• Open Access

Positron emission tomography imaging and biodistribution of vascular endothelial growth factor with 64Cu-labeled bevacizumab in colorectal cancer xenografts


To whom correspondence should be addressed.
E-mail: paudyal@med.gunma-u.ac.jp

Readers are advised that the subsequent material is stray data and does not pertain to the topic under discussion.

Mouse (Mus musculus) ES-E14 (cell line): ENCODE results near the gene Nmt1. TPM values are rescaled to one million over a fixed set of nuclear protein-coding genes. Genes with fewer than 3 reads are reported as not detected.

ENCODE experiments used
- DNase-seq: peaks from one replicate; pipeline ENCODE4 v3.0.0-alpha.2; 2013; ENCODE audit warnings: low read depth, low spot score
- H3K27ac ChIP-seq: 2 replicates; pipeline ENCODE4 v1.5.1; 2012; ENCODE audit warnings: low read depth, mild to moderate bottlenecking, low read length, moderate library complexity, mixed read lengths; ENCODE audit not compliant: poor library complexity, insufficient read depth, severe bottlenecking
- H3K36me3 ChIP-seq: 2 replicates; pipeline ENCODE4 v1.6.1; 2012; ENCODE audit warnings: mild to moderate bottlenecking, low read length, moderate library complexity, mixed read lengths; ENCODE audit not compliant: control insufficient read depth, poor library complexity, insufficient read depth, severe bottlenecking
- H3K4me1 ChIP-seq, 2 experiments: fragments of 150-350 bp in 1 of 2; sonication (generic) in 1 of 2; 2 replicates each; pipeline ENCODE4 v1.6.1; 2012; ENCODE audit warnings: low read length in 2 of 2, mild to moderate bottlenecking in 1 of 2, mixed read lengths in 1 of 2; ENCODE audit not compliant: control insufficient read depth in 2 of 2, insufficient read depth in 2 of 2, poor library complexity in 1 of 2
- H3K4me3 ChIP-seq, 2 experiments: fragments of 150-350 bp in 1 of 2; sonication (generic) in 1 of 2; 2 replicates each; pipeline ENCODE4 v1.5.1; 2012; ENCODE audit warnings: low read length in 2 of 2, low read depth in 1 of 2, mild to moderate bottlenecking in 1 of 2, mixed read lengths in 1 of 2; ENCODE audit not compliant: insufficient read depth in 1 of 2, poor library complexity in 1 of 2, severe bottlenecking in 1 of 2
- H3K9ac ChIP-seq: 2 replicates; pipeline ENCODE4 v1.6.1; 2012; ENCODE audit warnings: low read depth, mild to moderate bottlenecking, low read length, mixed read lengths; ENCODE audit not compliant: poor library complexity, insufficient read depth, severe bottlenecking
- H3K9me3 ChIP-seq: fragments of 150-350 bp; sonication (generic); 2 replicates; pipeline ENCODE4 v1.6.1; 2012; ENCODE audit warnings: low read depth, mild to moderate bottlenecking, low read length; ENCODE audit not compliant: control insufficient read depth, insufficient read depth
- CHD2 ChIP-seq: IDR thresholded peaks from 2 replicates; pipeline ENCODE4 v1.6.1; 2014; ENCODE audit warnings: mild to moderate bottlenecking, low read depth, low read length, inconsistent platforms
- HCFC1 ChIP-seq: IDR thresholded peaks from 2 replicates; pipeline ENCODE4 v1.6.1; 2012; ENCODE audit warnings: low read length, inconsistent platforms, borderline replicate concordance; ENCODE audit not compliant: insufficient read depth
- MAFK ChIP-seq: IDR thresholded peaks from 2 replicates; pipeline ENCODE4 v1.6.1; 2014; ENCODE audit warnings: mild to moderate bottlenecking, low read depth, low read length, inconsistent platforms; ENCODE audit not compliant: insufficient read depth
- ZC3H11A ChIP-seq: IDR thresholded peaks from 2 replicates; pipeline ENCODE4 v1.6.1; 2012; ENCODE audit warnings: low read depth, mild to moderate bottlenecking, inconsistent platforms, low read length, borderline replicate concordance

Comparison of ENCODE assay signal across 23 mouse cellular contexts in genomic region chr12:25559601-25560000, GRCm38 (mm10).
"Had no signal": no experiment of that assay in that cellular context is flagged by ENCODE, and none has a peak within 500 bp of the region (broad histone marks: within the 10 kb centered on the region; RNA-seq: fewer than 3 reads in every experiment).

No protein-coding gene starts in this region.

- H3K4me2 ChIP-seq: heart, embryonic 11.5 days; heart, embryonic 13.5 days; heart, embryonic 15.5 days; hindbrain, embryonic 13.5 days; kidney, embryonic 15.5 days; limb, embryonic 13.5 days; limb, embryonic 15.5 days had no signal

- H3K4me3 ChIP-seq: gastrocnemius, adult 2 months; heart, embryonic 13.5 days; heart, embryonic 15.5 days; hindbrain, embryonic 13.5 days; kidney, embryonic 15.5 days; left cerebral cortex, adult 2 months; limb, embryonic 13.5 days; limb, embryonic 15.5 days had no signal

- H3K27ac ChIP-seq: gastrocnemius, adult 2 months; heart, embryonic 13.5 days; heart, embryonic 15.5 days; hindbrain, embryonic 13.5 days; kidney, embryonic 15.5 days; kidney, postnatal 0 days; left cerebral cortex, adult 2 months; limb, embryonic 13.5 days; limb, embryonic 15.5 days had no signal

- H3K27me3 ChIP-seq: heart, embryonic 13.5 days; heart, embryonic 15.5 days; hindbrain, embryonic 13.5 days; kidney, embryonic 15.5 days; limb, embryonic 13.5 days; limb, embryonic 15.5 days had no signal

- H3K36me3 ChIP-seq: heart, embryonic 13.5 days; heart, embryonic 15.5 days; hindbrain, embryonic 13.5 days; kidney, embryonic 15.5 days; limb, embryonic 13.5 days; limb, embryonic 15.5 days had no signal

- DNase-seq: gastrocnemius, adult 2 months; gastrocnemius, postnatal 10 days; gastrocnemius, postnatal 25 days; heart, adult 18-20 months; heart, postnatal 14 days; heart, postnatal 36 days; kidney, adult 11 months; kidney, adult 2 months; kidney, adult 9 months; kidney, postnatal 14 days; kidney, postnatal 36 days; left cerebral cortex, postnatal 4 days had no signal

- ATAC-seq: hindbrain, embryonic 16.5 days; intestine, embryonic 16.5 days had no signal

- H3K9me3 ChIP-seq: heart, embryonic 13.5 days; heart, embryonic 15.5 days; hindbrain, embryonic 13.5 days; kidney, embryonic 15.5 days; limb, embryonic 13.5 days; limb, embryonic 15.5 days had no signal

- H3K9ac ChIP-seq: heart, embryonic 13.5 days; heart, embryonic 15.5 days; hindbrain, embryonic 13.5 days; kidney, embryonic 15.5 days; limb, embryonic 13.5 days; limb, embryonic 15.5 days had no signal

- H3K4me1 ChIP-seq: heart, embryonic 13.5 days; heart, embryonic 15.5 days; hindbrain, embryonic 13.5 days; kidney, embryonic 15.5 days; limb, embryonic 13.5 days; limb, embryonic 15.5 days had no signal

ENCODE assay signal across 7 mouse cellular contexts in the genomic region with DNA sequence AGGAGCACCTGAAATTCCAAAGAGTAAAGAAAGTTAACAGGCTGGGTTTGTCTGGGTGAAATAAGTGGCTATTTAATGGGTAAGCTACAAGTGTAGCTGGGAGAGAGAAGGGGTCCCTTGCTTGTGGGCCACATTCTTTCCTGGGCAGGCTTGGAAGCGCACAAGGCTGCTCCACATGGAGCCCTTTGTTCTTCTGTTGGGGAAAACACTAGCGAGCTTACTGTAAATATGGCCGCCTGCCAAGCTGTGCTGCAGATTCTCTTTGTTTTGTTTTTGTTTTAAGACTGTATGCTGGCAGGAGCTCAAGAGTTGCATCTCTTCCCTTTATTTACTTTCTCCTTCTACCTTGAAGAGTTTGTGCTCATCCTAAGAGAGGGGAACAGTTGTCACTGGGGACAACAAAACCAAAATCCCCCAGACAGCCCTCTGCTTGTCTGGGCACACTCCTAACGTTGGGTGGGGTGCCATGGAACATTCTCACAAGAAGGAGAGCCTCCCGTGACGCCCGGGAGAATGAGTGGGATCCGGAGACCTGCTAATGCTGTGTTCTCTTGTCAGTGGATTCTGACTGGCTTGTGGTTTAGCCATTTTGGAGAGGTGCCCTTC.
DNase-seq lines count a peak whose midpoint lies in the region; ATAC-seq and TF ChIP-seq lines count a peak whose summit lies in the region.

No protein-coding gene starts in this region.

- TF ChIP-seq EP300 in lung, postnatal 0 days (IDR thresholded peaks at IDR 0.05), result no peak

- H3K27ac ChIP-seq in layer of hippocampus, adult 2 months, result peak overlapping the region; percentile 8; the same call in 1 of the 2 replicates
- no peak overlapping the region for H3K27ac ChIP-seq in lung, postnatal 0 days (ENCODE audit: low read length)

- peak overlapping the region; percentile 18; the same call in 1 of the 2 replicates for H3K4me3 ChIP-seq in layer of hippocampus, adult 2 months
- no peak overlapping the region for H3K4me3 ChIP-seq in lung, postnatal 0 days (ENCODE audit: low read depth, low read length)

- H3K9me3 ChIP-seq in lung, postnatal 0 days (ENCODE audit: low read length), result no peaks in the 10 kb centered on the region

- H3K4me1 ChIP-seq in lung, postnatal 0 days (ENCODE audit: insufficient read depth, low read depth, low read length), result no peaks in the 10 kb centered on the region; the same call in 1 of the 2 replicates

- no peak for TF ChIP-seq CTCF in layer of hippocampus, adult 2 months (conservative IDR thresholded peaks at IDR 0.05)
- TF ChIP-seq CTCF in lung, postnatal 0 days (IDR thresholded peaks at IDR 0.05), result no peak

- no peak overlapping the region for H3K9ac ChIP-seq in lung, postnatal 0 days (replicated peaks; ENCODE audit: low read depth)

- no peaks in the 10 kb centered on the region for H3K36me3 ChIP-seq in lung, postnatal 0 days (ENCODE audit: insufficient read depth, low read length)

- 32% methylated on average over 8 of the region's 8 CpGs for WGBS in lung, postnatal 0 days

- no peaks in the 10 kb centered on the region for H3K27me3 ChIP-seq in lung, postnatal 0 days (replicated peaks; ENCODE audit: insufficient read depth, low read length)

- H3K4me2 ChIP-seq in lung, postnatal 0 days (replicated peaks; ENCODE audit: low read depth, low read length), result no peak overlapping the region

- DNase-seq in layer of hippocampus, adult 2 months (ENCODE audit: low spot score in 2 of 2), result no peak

Vascular endothelial growth factor (VEGF) is considered to be a major angiogenic factor responsible for the development of tumor vasculature. The aim of this study was to image VEGF expression with 64Cu-labeled anti-VEGF antibody (bevacizumab) non-invasively, and to see whether or not the expression was correlated with tumor accumulation in colorectal cancer xenografts. Bevacizumab was conjugated with the bifunctional chelator 1, 4, 7, 10-tetraazacyclododecane-1, 4, 7, 10-tetraacetic acid (DOTA) and radiolabeled with 64Cu. In vivo biodistribution studies and positron emission tomography (PET) imaging were performed on mice bearing human colorectal cancer (HT29) xenografts after injection of 64Cu-DOTA-bevacizumab, which showed clear accumulation of 64Cu-DOTA-bevacizumab in the tumor (22.7 ± 1.0 %ID/g, 24 ± 0.2 %ID/g, 19.0 ± 2.5 %ID/g at 24, 48 and 72 h, respectively). Tumor accumulation of 64Cu-DOTA-bevacizumab was significantly correlated with VEGF expression as measured by western blot (ρ = 0.81, P = 0.004). Vascular endothelial growth factor blocking with unlabeled bevacizumab significantly reduced tumor accumulation of 64Cu-DOTA- bevacizumab (9.7 ± 1.2 %ID/g, P < 0.001) at 48 h. Interestingly, the blood concentration of VEGF in the mice treated with excess fold of bevacizumab was significantly higher than those without at 48 h (25.5 ± 4.6 %ID/g vs 6.5 ± 2.1 %ID/g, P = 0.0016). Liver uptake decreased from 24 h (17.2 ± 1.7 %ID/g) to 48 h (13.0 ± 4.2 %ID/g) and 72 h (10.6 ± 1.5 %ID/g) due to hepatic clearance of the tracer. The present study successfully showed 64Cu-DOTA-bevacizumab as a potential PET tracer for non-invasive imaging of VEGF expression in colorectal cancer xenografts. (Cancer Sci 2011; 102: 117–121)